Inner Sidebar Right

Can Stress Cause Cancer? Part 4

Can Stress Cause Cancer? Part 4

June 2, 2014 | Author: Susan Silberstein PhD
Can-Stress-Cause-Cancer-4 - Beat Cancer Blog

This is my final blog about the many mechanisms by which stress can contribute to cancer. We’ve already discussed seven mechanisms; here are the last three.

Lymph Function –One of the most important systems of the body is a little-known system called the lymphatic system, which is closely related to the body’s circulatory, detoxification and immune systems. Your lymphatic system can be compared to a freeway, acting as the “transportation highway” of your immune system. When congested, nothing moves. Chronic stress impairs lymph circulation.

A primary waste elimination system, the lymph system contains over 600 “collection sites” called the lymph nodes and can affect every organ and cell in your body. Lymphocytes, manufactured in the lymph nodes, play an important role in the defense mechanism of the body. They help to filter out micro-organisms like bacteria, damaged cells, cellular debris, foreign substances, and cancerous cells.  Impaired lymph circulation means impaired waste elimination.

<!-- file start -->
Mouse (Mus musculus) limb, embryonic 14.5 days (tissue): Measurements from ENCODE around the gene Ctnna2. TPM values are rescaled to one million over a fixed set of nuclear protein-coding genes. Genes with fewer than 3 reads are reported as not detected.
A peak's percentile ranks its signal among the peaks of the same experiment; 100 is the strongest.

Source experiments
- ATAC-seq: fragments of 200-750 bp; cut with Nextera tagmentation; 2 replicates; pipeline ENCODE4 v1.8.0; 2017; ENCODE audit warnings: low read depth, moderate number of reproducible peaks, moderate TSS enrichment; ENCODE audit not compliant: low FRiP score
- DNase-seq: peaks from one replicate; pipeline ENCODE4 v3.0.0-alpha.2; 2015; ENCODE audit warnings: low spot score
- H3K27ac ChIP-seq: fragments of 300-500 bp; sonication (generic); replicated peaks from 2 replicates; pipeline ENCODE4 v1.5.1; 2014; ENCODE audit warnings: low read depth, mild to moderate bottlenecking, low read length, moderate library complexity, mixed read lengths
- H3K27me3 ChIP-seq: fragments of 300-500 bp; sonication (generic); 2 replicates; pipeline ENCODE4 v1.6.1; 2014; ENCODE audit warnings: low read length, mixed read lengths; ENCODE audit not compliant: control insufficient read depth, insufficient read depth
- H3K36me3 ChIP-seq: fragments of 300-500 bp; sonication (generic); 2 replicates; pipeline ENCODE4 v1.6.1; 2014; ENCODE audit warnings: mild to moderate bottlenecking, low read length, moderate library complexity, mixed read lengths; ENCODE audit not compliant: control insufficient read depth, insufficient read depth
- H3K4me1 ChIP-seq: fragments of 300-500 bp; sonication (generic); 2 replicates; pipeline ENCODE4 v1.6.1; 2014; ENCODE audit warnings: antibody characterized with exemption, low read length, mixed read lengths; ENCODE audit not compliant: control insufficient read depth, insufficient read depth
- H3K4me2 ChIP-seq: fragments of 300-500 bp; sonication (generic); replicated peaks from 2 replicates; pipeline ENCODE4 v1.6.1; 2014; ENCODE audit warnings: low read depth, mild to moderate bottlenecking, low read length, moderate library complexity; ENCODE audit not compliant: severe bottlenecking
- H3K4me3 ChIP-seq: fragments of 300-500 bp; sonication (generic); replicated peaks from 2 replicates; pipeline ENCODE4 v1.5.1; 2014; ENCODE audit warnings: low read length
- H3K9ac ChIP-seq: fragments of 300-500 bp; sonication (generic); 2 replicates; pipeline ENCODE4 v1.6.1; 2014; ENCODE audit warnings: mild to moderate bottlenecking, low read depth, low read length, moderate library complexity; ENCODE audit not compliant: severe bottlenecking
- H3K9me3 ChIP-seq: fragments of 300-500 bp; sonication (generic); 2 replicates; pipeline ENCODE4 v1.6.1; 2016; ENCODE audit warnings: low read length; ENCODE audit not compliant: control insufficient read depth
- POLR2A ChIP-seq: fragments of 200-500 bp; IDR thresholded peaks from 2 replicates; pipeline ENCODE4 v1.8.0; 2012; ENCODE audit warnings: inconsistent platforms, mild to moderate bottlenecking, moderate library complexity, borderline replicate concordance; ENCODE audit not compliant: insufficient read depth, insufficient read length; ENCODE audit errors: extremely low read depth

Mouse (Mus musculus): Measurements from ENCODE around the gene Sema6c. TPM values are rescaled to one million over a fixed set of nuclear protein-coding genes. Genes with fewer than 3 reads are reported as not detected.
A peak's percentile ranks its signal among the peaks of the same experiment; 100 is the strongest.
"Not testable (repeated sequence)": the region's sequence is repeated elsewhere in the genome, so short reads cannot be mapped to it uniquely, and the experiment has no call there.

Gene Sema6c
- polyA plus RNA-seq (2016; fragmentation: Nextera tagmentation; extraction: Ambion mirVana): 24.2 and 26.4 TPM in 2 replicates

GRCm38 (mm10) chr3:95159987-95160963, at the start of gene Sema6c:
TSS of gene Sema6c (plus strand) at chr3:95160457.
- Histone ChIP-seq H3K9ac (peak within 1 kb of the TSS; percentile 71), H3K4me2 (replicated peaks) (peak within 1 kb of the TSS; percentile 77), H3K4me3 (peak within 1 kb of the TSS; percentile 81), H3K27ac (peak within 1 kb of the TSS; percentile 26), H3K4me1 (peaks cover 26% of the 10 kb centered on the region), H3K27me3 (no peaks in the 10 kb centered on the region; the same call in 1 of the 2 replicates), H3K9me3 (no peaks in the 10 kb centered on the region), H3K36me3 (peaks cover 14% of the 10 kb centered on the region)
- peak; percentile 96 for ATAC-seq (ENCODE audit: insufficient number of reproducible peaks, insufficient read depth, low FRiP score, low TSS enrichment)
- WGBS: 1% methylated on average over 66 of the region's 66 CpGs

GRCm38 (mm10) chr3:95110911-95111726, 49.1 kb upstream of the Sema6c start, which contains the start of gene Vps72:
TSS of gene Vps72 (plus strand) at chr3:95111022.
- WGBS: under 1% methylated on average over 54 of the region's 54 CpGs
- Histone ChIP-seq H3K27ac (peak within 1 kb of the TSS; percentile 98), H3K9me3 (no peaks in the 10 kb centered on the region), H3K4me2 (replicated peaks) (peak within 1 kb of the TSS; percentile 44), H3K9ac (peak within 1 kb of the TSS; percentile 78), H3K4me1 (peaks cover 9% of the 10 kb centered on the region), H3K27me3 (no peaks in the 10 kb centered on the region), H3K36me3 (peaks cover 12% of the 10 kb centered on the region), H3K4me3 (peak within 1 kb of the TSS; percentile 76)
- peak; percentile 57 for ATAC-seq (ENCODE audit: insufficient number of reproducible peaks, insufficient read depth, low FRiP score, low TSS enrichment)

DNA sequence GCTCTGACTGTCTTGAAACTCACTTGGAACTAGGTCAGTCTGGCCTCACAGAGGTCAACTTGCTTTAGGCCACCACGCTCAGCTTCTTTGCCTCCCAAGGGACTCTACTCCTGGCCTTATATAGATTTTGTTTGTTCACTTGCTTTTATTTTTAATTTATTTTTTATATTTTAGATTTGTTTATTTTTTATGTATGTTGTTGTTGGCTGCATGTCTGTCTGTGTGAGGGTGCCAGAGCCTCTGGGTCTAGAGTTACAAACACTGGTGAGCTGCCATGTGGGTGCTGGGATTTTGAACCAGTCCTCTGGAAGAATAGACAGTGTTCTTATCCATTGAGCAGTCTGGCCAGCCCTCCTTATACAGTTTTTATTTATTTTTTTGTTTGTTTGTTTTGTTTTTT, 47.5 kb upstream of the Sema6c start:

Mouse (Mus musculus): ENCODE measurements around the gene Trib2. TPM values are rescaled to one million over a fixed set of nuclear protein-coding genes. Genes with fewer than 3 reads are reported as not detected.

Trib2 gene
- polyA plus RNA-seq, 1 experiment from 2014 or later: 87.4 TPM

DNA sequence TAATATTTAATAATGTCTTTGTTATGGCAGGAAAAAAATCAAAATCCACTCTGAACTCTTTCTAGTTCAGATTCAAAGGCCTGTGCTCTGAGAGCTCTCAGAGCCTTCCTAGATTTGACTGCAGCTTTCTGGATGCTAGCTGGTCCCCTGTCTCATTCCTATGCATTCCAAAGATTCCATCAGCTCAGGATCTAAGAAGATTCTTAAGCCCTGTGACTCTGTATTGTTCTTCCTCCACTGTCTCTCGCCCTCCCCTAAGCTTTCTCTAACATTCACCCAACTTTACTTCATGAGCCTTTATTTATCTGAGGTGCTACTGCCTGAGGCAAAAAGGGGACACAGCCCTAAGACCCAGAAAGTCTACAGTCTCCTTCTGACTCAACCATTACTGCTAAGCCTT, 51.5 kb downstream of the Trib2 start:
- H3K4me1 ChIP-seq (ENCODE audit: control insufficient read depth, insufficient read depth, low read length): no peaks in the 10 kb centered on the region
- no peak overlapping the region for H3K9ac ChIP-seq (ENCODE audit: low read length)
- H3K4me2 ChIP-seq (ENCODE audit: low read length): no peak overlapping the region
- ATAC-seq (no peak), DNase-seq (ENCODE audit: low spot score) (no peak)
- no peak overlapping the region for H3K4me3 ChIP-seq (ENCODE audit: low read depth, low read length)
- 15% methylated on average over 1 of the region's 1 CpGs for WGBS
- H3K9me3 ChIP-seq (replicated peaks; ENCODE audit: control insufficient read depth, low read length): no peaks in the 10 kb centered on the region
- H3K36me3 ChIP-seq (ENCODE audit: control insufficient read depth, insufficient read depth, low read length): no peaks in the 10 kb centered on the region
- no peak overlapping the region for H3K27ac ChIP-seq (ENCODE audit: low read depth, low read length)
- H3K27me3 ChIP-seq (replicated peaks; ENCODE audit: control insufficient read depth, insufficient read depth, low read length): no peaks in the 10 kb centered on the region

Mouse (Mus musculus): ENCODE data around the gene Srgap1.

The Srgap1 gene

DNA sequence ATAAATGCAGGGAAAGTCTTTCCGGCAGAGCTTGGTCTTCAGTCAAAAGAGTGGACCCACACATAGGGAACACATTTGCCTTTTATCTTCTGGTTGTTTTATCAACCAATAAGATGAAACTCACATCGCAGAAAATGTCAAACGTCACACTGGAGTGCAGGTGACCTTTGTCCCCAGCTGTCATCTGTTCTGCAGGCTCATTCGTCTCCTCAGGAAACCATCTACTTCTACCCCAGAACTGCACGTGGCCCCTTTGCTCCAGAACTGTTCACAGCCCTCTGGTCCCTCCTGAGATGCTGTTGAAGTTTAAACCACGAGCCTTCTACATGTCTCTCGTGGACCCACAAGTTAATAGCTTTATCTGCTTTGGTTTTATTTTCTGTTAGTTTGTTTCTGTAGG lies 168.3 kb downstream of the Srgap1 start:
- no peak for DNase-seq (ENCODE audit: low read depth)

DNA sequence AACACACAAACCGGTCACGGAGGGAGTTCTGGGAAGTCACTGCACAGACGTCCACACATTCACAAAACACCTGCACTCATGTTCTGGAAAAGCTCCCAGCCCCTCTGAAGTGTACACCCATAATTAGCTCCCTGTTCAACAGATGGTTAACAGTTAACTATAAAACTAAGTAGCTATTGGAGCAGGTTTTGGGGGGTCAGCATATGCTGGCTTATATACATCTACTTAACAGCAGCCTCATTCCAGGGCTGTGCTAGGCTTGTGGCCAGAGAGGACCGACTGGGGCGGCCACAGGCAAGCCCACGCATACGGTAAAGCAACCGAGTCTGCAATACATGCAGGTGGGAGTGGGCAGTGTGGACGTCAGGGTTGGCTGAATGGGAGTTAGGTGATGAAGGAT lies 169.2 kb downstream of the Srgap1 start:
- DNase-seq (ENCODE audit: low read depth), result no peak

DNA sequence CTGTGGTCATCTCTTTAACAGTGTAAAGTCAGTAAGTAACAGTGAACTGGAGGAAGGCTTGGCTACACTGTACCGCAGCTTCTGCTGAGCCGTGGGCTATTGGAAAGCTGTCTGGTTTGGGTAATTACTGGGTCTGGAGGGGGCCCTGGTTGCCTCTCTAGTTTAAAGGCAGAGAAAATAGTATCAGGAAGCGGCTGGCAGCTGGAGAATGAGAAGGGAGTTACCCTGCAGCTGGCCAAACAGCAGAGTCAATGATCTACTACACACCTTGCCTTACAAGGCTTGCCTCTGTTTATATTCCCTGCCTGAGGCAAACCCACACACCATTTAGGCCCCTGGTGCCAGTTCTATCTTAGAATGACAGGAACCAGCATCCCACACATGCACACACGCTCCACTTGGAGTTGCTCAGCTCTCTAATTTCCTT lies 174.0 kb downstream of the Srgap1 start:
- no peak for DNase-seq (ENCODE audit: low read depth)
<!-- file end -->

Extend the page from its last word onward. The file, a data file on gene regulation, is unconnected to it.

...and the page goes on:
The main organ of the lymphatic system is the thymus gland, whose  primary function is to activate specific cells of the immune system called T-lymphocytes. Chronic stress affects thymus development and T cell maturation. Suppressed T-cell immunity can lead not only to cancers of the lymph system like lymphoma and leukemia but also to other cancers.

DNA Damage Stress is known to produce free radicals (oxidative stress).  Free radical pathology causes DNA damage, which in turn can contribute to cancerous changes.  Recently, researchers at Duke University Medical Center discovered a mechanism that helps to explain the stress response in terms of DNA damage. Elevated adrenaline levels, a hallmark of chronic stress, have been shown to cause detectable DNA damage, according to Robert J. Lefkowitz, MD, Professor of Medicine and Biochemistry at Duke.